A new study reviews the societal and familial challenges single women face when they reach their mid-30s.
The revelations are somewhat puzzling given the so-called societal advancement that has occurred over the last two decades.
In the new study, researchers find that although the number of single women has increased, the stigma associated with being single at that age has not diminished.
In 2009, approximately 40 percent of adults were single, according to the U.S. Census Bureau.
In the study, titled “I’m a Loser, I’m Not Married, Let’s Just All Look at Me”, Larry Ganong of the University of Missouri and Elizabeth Sharp from Texas Tech University, conducted 32 interviews with middle-class, never-married women who felt that considerable attention was directed at them because of their age and single status.
“We found that never-married women’s social environments are characterized by pressure to conform to the conventional life pathway.”
“This pressure was manifested in women feeling highly visible and invisible. Heightened visibility came from feelings of exposure and invisibility came from assumptions made by others.”
Researchers discovered women often feel heightened visibility in situations such as bouquet tosses at weddings. These events brought about unwanted, intrusive questions.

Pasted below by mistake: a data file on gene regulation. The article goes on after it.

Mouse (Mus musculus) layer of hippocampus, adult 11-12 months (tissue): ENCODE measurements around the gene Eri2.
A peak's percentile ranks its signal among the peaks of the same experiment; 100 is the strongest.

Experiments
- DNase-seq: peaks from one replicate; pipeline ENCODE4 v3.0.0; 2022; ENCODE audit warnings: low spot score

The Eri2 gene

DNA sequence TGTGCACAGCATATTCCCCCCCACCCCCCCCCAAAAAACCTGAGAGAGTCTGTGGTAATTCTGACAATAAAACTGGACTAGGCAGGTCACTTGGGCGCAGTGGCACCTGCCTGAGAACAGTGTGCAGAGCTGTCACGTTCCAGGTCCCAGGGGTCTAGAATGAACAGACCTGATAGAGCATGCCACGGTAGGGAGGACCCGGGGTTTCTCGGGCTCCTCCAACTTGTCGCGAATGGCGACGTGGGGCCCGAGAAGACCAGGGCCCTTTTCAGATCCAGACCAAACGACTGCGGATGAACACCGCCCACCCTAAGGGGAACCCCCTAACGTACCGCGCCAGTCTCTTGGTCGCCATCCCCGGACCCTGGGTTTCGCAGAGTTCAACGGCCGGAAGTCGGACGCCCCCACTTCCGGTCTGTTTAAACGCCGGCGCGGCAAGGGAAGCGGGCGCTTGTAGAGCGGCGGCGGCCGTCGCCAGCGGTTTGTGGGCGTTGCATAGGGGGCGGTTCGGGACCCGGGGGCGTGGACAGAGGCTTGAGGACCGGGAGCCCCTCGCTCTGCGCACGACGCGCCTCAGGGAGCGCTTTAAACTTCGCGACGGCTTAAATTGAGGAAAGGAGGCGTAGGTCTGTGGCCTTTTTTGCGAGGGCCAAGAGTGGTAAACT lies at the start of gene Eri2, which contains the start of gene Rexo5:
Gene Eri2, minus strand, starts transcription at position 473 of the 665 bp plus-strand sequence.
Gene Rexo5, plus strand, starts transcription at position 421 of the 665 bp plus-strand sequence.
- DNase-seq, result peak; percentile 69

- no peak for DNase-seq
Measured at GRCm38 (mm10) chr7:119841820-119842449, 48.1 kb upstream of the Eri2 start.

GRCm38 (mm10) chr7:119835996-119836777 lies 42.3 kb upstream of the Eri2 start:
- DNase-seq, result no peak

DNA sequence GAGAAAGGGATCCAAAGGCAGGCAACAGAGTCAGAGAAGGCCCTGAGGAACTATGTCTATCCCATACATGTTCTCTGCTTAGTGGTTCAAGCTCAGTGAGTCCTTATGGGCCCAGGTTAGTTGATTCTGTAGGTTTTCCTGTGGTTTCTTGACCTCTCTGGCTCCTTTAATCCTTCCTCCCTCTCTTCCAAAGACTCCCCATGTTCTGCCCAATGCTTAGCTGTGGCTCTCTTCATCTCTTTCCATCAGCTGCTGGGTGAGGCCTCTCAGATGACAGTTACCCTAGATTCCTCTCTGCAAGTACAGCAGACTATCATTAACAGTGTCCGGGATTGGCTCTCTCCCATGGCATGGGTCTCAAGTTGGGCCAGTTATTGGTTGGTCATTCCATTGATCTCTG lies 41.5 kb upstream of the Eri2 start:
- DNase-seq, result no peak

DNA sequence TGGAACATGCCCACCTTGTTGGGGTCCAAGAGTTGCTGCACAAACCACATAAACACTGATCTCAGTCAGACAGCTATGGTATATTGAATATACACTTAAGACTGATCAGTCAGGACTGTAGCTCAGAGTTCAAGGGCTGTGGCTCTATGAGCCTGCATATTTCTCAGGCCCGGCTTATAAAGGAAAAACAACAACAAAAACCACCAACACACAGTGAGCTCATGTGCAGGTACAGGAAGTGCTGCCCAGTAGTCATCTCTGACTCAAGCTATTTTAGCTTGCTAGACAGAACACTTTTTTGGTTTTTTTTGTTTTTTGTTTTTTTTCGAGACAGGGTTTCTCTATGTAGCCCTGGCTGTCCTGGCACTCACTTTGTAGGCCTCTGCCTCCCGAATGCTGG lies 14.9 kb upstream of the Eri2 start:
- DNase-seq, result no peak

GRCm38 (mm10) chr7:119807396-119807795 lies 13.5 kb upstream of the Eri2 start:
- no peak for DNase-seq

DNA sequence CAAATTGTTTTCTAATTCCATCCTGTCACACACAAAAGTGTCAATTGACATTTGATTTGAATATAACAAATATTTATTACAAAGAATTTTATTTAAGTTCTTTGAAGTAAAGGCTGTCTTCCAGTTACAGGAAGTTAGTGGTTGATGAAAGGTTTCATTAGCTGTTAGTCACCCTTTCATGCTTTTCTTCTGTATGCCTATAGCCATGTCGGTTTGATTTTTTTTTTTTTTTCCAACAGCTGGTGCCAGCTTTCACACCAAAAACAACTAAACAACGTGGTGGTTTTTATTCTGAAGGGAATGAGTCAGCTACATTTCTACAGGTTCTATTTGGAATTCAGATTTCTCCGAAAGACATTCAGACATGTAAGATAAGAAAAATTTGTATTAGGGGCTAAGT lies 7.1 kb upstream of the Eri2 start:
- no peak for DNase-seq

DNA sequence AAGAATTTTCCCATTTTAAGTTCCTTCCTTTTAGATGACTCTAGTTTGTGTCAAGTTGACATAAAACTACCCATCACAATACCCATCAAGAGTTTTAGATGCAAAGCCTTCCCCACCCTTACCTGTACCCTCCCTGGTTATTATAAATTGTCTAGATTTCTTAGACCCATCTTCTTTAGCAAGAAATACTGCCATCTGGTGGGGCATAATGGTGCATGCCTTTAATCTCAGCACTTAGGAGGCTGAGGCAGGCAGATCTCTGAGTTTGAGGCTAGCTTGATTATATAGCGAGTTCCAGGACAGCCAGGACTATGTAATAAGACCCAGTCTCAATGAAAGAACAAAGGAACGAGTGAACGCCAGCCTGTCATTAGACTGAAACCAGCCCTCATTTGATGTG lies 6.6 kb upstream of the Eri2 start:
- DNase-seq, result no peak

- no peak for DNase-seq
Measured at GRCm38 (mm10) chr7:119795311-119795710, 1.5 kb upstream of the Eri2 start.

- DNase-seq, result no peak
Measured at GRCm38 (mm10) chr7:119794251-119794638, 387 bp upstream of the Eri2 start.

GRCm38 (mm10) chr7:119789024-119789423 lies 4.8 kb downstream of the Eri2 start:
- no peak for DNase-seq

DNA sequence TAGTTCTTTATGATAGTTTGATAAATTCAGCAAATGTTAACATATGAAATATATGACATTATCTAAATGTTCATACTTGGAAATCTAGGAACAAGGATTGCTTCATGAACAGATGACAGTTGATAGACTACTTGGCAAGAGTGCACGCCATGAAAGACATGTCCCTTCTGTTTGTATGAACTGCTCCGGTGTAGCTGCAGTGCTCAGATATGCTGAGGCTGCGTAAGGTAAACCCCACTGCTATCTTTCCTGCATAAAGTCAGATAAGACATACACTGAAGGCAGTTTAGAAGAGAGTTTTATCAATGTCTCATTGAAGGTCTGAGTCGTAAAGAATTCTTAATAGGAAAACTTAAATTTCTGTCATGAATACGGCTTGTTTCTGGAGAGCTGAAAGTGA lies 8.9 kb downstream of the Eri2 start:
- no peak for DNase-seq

Feeling invisible, on the other hand, was likely when others made assumptions that they were married and had children or when they had to justify their singlehood. These interactions made them feel that their actual lives weren’t important or went unnoticed.
Specifically, single women’s social worlds include:
- Awareness of shifting reality as they become older; for example, the shrinking pool of eligible men and increased pregnancy risks.
- Reminders that they are on different life paths than most women when others inquire about their single status and during events, including social gatherings and weddings.
- Feelings of insecurity and displacement in their families of origin when parents and siblings remark about their singlehood and make jokes or rude comments.
The visibility and invisibility factors were impacted by age, according to Ganong. The mid-20s through mid-30s is a time of intense contemplation and concern for single women regarding their future family trajectories.
Women older than 35 tend to be content with being single and don’t express as much dissatisfaction as do younger women.
Women ages 25-35 felt the most stigma, which may be attributed to the fact that being single is more acceptable before age 25. After reaching that age, they feel more scrutinized by friends, family members and others.
“Mainstream media also enforce these ideas,” Ganong said.
“For example, shows like ‘Sex and the City,’ which portray female protagonists who are hyper-focused on finding men, and end with the majority of those characters getting married, are popular.”
Ganong has a joint appointment in the MU Sinclair School of Nursing. The study will be published in the Journal of Family Issues.
Source: University of Missouri